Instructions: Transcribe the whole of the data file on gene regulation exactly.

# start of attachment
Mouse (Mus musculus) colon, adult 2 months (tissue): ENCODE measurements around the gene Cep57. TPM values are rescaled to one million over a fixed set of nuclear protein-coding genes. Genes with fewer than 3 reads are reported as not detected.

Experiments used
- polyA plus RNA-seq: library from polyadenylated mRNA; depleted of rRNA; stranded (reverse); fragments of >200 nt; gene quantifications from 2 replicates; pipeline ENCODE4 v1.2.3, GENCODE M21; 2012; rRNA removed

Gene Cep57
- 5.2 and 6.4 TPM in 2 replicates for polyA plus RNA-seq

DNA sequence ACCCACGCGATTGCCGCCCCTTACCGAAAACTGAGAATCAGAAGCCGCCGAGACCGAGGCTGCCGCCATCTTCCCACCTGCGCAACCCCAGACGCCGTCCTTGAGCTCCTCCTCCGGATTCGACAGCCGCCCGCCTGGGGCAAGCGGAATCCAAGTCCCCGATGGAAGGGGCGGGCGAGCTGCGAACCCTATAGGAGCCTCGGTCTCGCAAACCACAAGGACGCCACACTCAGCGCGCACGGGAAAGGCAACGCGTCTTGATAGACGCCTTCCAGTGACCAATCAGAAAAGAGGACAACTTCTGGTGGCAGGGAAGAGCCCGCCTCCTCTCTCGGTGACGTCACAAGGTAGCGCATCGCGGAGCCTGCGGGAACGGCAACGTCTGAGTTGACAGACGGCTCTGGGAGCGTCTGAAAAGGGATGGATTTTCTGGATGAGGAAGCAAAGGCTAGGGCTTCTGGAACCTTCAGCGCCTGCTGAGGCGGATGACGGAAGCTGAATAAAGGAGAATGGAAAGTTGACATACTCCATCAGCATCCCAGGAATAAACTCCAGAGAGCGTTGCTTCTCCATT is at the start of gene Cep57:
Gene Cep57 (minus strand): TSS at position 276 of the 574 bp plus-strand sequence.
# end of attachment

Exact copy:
Mouse (Mus musculus) colon, adult 2 months (tissue): ENCODE measurements around the gene Cep57. TPM values are rescaled to one million over a fixed set of nuclear protein-coding genes. Genes with fewer than 3 reads are reported as not detected.

Experiments used
- polyA plus RNA-seq: library from polyadenylated mRNA; depleted of rRNA; stranded (reverse); fragments of >200 nt; gene quantifications from 2 replicates; pipeline ENCODE4 v1.2.3, GENCODE M21; 2012; rRNA removed

Gene Cep57
- 5.2 and 6.4 TPM in 2 replicates for polyA plus RNA-seq

DNA sequence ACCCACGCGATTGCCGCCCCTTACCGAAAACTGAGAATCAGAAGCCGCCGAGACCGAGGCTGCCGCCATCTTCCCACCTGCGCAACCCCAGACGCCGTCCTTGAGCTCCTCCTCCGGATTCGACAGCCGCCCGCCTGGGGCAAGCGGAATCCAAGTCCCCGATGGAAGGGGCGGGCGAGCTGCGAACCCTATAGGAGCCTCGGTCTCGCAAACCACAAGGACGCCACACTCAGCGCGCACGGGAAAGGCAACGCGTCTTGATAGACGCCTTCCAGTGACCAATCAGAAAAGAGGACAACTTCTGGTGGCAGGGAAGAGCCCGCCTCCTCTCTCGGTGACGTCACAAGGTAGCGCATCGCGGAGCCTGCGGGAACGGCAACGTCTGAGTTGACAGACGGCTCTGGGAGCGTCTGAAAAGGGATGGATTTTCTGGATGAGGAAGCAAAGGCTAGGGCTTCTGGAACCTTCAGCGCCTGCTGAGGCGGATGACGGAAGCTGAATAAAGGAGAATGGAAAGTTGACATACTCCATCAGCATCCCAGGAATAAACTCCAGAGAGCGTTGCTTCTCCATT is at the start of gene Cep57:
Gene Cep57 (minus strand): TSS at position 276 of the 574 bp plus-strand sequence.